Kristiansund [kristjɑnˈsʉnː] ( listen) (historically Christianssund and earlier Fosna) is a city and municipality on the western coast of Norway in the Nordmøre district of Møre og Romsdal county. It was officially awarded township status in 1742, and it is still the major town for the region. The administrative center of the municipality is the city of Kristiansund. Other settlements in the municipality include the villages of Kvalvåg, Rensvik, and Nedre Frei.
Restaurants in Kristiansund
4.5 based on 105 reviews
The Sundbaten boat - The world’s oldest public transport service in uninterrupted use. Part of Kristiansund’s cultural heritage and the world’s oldest means of public transport still in use. The first passenger boat service started up in 1876. A new boat - Angvik - was taken into service in 2005, and now service the harbour along with Rapp built in 1958. These small passenger Ferries depart from the Piren pier at the foot of Kaibakken hill and run between the four «lands», as the four areas of Kristiansund are called. A roundtrip with the Sundbaten is a great way to experience Kristiansund. Explore different parts of the town with churches, galleries, klipfish museum and a vivid harbour life. Enjoy one of Kristiansunds strongest cultural monument at a very low price. Frequent departures on a daily basis (Sundays only from May-October). A round trip takes approx. 15-20 minutes and it makes a nice sightseeing tour of the harbour and surrounding area. On request the Sundbaten is available for charter, ie for groups. Guided tours, city walks and even more complex arrangements through the whole region is arranged on request.
We took a round on the sundbåt from Kirkelandet, around on its 3 stops, and back to Kirkelandet, which took about 15 minutes. The weather was beautiful and we were sitting on the sun deck, enjoying the view. There is no food or beverage service on board this very short round trip. We took the ticket man's advised to get a klippekort (punch card,) as it was cheaper than single tickets for our group of 4 adults and 5 children. Highly recommended!
5 based on 36 reviews
In the middle of the island, protected by houses and on the island's highest point, you will find the little red stave church, standing as it has stood since appr year 1300. It has ever since been a meeting point in happy times and also in sad times. The altarpiece was donated by the Netherlands princess Elisabeth in gratitude for her rescue at sea by Norwegian sailors during a violent storm in 1515. The wall paintings date back to appr 1620.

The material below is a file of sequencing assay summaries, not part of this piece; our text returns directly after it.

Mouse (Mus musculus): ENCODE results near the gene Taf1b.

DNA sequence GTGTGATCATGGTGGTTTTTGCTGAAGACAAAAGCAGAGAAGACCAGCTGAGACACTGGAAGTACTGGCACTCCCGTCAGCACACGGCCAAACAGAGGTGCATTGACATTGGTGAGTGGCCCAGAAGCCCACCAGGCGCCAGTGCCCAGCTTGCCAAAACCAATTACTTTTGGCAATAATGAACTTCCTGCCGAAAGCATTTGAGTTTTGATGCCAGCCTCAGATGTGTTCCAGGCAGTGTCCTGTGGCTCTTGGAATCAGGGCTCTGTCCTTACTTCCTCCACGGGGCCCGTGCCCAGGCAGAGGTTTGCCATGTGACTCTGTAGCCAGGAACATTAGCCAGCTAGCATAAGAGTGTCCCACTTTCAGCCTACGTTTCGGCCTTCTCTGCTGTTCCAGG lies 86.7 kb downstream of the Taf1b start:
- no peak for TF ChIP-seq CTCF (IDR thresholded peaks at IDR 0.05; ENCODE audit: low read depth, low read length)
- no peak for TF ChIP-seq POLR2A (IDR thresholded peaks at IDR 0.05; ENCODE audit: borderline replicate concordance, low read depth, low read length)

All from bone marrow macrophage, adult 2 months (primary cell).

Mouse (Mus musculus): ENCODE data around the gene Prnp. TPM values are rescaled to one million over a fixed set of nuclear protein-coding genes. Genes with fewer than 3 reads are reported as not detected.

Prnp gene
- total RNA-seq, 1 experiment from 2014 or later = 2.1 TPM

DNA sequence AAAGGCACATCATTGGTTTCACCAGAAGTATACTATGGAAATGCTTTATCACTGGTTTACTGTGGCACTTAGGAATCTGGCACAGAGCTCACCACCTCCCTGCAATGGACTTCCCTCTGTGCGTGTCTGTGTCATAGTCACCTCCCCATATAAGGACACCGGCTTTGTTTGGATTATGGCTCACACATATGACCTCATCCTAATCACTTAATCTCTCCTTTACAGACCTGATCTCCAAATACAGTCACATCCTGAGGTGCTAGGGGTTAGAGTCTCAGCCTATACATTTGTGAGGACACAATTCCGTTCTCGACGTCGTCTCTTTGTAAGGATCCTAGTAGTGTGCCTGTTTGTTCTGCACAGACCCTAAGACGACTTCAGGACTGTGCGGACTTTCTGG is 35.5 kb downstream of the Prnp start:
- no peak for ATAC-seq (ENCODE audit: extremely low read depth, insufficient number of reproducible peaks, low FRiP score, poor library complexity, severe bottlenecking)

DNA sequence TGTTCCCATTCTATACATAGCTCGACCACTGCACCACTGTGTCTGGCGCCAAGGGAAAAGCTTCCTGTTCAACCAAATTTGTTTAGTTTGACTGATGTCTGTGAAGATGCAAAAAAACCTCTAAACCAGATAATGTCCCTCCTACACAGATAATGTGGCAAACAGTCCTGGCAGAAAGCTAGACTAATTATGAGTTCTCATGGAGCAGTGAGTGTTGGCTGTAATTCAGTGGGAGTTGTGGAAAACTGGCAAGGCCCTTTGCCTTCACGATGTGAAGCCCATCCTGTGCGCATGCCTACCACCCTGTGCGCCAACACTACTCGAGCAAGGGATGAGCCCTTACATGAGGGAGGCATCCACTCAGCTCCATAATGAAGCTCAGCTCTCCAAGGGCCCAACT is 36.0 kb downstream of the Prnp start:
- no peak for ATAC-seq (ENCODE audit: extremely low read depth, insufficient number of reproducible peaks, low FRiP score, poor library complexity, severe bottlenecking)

From the outside, the church at Grip looks like a brown shed but inside it is wonderful.
The church dates way back to the 1400s and the altarpiece to the 1500s... And while the church has been restored at various times, it has been done so sensitively that to our eyes everything could well have been authentic and 600 years old.
The walls and ceiling inside are wooden panels… most are covered by medieval wall paintings. There is a brass chandler, a model ship hanging from the rafters and an intriguing naive painting of the last supper.
The church has it's own ambiance and it is a delight to sit in and is beautiful to behold. It is a special place... but so too is Grip island which is well worth the trip by boat from Kristiansund.
Top Tip: the church is locked but will be opened to visitors on request. Just ask anyone in the village and they will point visitors in the right direction... Almost everyone speaks some English.
Fra utsiden, kirken på Grip ser ut som en brun skur men inni er det fantastisk.
Kirken har historie helt tilbake til 1400-tallet og altertavlen til 1500-tallet ... og mens kirken har blitt restaurert til ulike tider, har det blitt gjort så følsomt at for våre øyne alt kunne godt ha vært autentisk og 600 år gammel.
Vegger og tak innvendig er trepanel ... de fleste er dekket av middelalderske veggmalerier. Det er en messing Chandler, en modell skip hengende fra takbjelkene og en spennende naiv maleri av den siste nattverden.
Kirken har sin egen atmosfære, og det er en fryd å sitte og er vakker å se på. Det er et spesielt sted ... men så er også Grip øya som er vel verdt turen med båt fra Kristiansund.
Top Tips: kirken er låst, men vil bli åpnet for besøkende på forespørsel. Bare spør hvem som helst i landsbyen, og de vil peke besøkende i riktig retning ... Nesten alle snakker litt engelsk.
4 based on 49 reviews